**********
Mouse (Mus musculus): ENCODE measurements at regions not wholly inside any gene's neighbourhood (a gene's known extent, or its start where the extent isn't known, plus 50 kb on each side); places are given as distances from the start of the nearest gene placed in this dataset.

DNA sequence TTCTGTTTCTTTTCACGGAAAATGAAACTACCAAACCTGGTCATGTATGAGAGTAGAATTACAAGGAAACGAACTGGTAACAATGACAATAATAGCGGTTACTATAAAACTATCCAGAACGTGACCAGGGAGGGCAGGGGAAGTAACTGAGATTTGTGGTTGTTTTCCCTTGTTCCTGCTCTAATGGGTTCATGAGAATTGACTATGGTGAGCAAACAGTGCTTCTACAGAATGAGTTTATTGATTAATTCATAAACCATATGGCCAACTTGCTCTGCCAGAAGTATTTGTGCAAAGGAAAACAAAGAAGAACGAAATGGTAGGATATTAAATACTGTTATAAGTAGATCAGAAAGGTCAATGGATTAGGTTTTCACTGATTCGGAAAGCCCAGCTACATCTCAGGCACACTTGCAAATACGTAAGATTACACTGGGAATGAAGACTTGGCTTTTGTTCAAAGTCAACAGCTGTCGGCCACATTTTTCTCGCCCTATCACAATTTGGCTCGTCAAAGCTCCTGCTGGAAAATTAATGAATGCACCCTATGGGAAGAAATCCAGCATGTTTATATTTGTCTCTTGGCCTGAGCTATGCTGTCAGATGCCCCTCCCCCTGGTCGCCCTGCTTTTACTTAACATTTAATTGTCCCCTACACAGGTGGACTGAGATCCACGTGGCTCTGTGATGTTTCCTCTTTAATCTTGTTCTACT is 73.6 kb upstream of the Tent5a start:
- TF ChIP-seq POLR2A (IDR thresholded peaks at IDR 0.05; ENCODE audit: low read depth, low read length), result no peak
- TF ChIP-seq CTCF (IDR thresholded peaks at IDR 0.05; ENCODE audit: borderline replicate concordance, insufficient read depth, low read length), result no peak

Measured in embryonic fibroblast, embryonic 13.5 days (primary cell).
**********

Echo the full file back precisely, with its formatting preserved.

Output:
Mouse (Mus musculus): ENCODE measurements at regions not wholly inside any gene's neighbourhood (a gene's known extent, or its start where the extent isn't known, plus 50 kb on each side); places are given as distances from the start of the nearest gene placed in this dataset.

DNA sequence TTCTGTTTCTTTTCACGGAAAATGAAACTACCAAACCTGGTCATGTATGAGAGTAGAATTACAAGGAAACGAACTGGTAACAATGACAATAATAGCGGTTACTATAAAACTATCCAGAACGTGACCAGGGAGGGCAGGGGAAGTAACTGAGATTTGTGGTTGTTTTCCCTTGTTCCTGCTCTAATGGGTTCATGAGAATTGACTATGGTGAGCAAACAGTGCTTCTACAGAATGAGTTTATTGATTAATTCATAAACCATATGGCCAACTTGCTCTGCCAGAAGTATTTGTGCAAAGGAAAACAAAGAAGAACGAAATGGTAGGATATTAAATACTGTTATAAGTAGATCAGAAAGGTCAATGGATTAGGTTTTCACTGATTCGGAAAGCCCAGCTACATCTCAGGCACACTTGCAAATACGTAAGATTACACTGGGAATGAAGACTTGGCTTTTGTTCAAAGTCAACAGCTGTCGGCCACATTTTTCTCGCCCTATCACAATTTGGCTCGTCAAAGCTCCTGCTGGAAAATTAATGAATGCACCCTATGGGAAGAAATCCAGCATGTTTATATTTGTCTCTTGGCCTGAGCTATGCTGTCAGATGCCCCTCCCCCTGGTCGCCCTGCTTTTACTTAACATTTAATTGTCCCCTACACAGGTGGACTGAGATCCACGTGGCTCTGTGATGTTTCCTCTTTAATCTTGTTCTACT is 73.6 kb upstream of the Tent5a start:
- TF ChIP-seq POLR2A (IDR thresholded peaks at IDR 0.05; ENCODE audit: low read depth, low read length), result no peak
- TF ChIP-seq CTCF (IDR thresholded peaks at IDR 0.05; ENCODE audit: borderline replicate concordance, insufficient read depth, low read length), result no peak

Measured in embryonic fibroblast, embryonic 13.5 days (primary cell).